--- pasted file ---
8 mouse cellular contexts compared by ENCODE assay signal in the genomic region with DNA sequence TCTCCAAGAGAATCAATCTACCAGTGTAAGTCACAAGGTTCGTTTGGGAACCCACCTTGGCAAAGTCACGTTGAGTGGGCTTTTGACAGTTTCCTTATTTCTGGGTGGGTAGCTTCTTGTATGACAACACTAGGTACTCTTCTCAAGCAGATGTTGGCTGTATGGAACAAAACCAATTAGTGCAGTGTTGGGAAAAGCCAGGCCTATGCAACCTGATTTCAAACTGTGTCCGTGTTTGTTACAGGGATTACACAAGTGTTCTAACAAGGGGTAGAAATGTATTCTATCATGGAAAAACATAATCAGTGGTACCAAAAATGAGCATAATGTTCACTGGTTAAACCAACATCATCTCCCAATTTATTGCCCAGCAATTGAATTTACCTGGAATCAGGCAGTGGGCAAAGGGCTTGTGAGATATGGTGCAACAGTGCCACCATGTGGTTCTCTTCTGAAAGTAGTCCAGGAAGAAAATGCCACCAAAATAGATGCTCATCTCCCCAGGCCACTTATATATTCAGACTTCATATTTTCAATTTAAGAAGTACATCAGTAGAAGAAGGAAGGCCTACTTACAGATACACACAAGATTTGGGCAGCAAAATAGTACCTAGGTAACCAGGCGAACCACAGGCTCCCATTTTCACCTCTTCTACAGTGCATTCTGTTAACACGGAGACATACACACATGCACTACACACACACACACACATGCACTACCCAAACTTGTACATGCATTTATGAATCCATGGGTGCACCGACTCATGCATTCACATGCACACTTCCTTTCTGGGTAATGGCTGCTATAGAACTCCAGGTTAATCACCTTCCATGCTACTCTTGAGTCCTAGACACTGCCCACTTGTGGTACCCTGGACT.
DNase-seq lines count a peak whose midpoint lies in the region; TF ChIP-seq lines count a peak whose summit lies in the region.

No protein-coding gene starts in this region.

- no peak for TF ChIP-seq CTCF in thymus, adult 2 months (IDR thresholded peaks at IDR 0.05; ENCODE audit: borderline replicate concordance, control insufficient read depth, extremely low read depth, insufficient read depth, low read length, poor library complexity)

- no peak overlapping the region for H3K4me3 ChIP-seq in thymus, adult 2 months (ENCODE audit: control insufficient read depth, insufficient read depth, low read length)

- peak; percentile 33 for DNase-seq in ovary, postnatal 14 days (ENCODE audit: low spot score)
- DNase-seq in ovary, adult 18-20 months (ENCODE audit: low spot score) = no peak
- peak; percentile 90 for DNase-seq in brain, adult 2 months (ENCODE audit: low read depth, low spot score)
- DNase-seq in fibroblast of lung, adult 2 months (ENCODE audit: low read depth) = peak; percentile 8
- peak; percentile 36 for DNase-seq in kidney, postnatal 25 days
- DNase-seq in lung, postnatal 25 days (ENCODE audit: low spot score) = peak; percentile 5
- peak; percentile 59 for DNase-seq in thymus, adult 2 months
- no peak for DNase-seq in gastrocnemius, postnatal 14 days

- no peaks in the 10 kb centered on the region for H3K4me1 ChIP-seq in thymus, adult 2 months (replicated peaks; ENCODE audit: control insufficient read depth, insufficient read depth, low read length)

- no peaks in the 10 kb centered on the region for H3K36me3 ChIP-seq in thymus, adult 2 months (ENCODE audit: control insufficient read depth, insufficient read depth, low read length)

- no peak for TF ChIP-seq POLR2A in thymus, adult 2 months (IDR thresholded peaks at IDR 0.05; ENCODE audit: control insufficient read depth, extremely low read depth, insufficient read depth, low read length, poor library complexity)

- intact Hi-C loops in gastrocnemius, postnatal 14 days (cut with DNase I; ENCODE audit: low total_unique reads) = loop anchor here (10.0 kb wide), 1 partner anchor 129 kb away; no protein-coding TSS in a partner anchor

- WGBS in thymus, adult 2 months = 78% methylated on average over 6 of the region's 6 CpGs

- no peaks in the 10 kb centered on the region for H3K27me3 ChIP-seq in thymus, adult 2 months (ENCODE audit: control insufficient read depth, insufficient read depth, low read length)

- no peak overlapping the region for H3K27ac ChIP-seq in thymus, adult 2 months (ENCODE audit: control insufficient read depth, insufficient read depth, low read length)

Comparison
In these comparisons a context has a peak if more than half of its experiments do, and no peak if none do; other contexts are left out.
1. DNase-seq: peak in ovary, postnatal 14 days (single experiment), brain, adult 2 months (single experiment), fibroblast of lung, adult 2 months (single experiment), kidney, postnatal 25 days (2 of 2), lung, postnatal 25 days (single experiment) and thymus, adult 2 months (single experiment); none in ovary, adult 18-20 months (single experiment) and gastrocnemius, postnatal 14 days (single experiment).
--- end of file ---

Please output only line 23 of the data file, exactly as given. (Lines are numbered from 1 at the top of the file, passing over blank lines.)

1. DNase-seq: peak in ovary, postnatal 14 days (single experiment), brain, adult 2 months (single experiment), fibroblast of lung, adult 2 months (single experiment), kidney, postnatal 25 days (2 of 2), lung, postnatal 25 days (single experiment) and thymus, adult 2 months (single experiment); none in ovary, adult 18-20 months (single experiment) and gastrocnemius, postnatal 14 days (single experiment).